Secretary of Defense James Mattis will travel to South Korea and Japan on February 1-4. His visit, the first of any Trump official overseas, comes at an important time. North Korea recently threatened to launch an intercontinental ballistic missile (ICBM). Meanwhile, the South Korea-Japan relationship has hit a rough patch, with South Korea protesting Japanese sexual slavery of its women during World War II. Mattis’ visit will be an attempt to shore up this shaky alliance and to deter the North Korean threat.

The U.S. military just concluded naval missile defense drills with Japan and South Korea on January 22, which were focused on countering the North Korean missile threat. The drills were timely, given North Korean leader Kim Jong Un’s ICBM test threat made during his New Year’s Day address. The annual U.S.-South Korea joint military exercises will probably begin in February, and Pyongyang is expected to strongly protest them, as it has in the past. If Mattis is successful, the drill will proceed without change. He could also solidify the U.S. position if the three governments could agree to additional ad hoc military drills, adding in exercises on implementing the United Nations Security Council resolutions, especially provisions on inspections of North Korea-related vessels.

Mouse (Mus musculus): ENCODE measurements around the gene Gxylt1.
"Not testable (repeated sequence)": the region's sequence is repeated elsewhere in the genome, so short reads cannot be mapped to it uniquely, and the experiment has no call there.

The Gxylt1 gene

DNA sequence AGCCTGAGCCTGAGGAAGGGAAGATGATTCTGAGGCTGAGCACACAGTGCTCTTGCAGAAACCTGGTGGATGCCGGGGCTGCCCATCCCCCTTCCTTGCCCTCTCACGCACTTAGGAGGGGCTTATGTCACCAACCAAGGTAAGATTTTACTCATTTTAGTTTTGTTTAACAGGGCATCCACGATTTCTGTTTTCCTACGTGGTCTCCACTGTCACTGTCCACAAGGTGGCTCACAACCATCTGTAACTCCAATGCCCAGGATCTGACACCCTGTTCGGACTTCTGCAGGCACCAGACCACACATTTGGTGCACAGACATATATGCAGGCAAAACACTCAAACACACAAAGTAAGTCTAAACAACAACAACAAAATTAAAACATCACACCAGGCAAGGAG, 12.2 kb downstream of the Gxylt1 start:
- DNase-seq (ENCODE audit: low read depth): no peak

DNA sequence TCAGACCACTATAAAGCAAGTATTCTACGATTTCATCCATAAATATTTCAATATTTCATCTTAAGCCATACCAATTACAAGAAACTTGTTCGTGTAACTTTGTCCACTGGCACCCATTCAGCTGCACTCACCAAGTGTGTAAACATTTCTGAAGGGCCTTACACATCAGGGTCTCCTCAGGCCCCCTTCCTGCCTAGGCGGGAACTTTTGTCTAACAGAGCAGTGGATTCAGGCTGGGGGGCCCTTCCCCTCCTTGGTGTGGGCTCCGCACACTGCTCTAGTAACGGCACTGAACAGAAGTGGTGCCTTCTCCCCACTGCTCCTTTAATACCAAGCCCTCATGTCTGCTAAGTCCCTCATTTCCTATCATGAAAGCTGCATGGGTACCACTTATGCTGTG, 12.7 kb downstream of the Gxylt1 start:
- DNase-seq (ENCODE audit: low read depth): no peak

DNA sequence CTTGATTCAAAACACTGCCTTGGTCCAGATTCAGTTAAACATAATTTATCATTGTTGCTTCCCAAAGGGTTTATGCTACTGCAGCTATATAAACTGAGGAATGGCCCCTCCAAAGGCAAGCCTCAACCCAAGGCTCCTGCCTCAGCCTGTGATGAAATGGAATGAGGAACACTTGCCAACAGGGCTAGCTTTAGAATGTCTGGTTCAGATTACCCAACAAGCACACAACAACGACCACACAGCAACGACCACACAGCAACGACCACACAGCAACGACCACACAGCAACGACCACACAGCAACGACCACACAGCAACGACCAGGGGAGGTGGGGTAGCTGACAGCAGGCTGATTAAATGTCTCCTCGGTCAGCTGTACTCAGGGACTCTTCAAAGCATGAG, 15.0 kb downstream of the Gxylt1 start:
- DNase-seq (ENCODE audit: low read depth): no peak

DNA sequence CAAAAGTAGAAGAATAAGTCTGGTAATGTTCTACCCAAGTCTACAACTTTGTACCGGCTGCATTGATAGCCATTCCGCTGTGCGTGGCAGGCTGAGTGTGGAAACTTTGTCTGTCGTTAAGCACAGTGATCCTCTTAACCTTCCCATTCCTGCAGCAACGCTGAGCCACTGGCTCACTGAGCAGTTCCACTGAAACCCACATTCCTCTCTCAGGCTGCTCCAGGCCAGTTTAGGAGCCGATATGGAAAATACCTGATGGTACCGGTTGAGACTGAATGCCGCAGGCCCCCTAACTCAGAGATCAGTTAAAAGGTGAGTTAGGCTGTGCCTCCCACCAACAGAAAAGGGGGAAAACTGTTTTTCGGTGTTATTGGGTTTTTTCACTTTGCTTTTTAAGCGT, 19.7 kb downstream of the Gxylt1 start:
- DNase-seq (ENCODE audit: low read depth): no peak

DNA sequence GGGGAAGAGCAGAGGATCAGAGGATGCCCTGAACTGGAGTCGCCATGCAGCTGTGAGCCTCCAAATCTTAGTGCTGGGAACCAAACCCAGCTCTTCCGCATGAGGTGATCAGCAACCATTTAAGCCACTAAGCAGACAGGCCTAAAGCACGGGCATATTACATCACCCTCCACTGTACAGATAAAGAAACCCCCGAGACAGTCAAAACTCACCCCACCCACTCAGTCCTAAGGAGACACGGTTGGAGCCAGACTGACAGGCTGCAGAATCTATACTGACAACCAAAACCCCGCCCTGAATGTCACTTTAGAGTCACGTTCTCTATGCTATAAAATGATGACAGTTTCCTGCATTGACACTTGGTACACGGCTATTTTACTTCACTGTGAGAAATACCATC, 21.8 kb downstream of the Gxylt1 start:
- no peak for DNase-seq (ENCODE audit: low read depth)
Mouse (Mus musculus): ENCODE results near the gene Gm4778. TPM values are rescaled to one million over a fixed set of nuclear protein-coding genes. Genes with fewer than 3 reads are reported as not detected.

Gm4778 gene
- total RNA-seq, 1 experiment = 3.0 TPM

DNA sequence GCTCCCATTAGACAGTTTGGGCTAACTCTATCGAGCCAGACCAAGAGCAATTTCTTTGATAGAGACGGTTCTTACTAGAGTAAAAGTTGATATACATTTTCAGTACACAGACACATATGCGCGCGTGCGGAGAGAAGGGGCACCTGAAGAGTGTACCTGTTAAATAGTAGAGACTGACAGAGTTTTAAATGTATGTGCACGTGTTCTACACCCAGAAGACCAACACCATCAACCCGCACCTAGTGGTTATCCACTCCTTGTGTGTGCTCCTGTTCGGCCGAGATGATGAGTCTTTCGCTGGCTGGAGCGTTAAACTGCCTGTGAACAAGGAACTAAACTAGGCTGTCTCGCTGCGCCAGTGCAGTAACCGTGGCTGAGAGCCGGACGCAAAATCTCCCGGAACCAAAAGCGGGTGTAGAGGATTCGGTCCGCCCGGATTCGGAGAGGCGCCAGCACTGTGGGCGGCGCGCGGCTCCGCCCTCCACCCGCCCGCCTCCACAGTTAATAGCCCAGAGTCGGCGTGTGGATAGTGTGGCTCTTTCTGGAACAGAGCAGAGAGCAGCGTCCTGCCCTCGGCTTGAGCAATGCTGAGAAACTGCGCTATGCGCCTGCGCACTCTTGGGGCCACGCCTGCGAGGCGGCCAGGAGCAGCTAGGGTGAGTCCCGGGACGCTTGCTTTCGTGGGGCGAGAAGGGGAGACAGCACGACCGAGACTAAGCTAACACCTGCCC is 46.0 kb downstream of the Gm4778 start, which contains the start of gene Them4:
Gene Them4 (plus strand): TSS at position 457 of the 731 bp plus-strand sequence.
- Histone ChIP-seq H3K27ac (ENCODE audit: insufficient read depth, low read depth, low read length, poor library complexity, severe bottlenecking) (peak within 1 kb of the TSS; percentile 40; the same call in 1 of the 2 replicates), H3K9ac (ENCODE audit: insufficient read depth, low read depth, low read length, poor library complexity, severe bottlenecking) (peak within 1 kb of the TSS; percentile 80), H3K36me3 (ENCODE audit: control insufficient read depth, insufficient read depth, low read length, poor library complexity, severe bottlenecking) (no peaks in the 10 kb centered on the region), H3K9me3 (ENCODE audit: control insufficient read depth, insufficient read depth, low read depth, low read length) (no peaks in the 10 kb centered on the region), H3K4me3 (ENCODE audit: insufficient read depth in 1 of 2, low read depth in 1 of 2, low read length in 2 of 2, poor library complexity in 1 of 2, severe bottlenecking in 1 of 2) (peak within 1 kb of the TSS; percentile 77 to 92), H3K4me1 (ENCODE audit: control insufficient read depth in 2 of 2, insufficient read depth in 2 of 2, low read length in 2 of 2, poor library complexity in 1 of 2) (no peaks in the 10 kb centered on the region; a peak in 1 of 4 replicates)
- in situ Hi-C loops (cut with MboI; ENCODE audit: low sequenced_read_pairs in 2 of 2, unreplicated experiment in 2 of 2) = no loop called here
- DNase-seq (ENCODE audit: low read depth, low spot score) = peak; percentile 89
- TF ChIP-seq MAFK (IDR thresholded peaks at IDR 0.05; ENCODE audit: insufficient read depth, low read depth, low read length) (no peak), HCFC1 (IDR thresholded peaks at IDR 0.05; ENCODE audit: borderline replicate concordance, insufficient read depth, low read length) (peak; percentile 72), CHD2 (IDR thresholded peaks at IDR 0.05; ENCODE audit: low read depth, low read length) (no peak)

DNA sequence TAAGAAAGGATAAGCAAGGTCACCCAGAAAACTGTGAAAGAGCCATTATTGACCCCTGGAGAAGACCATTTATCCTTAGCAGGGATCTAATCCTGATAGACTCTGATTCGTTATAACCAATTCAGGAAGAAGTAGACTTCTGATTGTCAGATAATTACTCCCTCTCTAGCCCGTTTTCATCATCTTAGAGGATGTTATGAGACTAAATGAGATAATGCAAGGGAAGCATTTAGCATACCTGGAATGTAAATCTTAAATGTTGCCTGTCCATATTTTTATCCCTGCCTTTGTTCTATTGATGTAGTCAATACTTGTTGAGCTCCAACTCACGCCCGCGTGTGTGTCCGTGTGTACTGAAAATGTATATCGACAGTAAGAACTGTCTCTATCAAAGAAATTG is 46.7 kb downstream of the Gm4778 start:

The visit also provides an opportunity for Mattis to deliver a strong message to China, which continues to play a troubling role in North Korea’s proliferation and illicit financial networks. Beijing recently sanctioned South Korea over its decision to deploy the Terminal High Altitude Area Defense (THAAD) system to counter North Korea’s missile program (China does not want the U.S. using the radar to provide early warning for Chinese missile strikes). Mattis should note that China is sanctioning the wrong Korea.

Meanwhile, Japan and China have a dispute over islands in the East China Sea, known as the Senkakus in Japan and Diaoyu in China. Beijing set up an air defense identification zone (ADIZ) there in November 2013. In April 2014, Washington responded by saying that Japan administers the Senkaku islands and they are covered in the U.S.-Japan Treaty of Mutual Cooperation and Security. Mattis should restate this policy and note that Washington will oppose any efforts to undermine Japan’s administration of the islands.

Anthony Ruggiero is a senior fellow at the Foundation for Defense of Democracies. He previously served as a foreign policy fellow in the Office of Senator Marco Rubio and an official at the U.S. Departments of the Treasury and State. Follow him on Twitter @_ARuggiero